Analysis of an Epic Poem Paradise Lost

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Paradise Lost is an epic poem written in the 17th century by the English poet John Milton. Paradise Lost recapitulates the original tale of Genesis, from the conflict between the lord and Satan and the temptations in the Garden of Eden. Throughout the poem, Milton compares God and the devil to one another both having angles, yet Satan's have fallen into the darkness of Hell where they are recovering from their war against God. During this poem the poet will also include rebellious actions and punishments of Satan's. The first line of the poem Paradise Lost confirms that the poem's main focus will be Man's first disobedience, and that Milton aims to justify the ways of God to men. John Milton then goes to delineate Adam and Eve to a different extant of temptation, innocence, and distinct details of why and how. I claim that Milton describes a more sympathetic view of Christianity, by presenting the difference in God verses Satan, mans disobedience, and Milton's personalized simplification of Adam and Eve. Through out the poem you may find yourself feeling sympathy for the devil, pitying him, or even cheering for him. As for God in Paradise Lost he is not the kind, forgiving, nice guy he's made out to be in the book of Genesis. Paradise Lost begins with the argument witch contains a flash back of the war between God and Satan. In the poem Satan says, better to reign in hell, than serve in heav'n, this is Satan making his own situation sound like a proud choice rather than horrendous position (book 1, line 263.) Though out this poem Milton devises the reader to believe that Satan is content where he's at, but after makes multiple comments like the mind is its own place, and in itself can make a heav'n of hell, a hell of heav'n, leaving the reader distressing over Satan's situation (book 1, lines 254-255.) However its possible to find your self-routing for Satan and his confidence as he lacks self-knowledge of his own limitations, for he can not realize that he will never defeat God or his creations but only tamper with. Satan is confound when his united forces are defeated as he believes no worriers were as strong as his, not realizing god would repulse Satan's army.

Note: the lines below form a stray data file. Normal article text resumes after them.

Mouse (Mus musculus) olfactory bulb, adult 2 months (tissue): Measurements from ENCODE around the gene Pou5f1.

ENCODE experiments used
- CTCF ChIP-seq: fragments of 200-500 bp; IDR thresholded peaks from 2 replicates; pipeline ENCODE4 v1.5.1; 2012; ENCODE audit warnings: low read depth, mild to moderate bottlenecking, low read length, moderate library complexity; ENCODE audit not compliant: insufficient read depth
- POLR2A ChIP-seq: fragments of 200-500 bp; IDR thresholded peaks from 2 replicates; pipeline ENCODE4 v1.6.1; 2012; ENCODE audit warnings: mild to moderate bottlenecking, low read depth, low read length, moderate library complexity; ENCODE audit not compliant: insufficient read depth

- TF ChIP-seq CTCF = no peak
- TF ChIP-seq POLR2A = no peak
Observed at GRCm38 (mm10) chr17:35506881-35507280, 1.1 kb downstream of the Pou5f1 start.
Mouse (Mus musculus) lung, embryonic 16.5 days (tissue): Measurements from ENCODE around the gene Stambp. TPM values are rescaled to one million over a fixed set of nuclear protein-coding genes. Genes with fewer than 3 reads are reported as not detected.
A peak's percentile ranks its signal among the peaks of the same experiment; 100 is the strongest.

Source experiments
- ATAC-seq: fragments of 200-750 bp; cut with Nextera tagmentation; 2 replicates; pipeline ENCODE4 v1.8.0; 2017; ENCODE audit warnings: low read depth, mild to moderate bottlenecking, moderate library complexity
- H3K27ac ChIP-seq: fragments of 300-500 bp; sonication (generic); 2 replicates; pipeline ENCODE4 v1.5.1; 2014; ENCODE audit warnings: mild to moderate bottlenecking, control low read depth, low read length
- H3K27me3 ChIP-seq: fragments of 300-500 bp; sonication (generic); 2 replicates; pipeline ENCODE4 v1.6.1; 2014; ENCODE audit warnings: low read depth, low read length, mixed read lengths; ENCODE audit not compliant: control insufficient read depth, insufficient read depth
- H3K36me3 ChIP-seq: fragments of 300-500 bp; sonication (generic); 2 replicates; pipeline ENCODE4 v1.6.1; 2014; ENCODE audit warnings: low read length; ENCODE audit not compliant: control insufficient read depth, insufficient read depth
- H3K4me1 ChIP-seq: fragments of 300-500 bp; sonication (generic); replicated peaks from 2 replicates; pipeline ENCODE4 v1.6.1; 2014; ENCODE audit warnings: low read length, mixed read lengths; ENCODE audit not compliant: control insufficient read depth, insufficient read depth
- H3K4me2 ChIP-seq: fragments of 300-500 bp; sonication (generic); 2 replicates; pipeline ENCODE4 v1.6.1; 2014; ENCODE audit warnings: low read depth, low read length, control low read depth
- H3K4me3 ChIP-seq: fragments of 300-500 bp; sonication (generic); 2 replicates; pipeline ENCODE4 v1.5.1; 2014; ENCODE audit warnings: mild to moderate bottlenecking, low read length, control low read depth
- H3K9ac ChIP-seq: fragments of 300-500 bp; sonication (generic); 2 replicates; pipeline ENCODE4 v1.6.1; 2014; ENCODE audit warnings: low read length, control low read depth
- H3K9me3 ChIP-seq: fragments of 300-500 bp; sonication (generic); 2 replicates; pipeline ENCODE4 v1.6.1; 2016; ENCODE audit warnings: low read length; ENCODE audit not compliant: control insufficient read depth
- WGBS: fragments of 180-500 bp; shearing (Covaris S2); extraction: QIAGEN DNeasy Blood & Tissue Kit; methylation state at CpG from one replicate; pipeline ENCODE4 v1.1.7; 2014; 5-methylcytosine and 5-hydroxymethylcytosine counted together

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Analysis of an epic poem Paradise Lost. (2019, Nov 27). Retrieved July 12, 2024 , from

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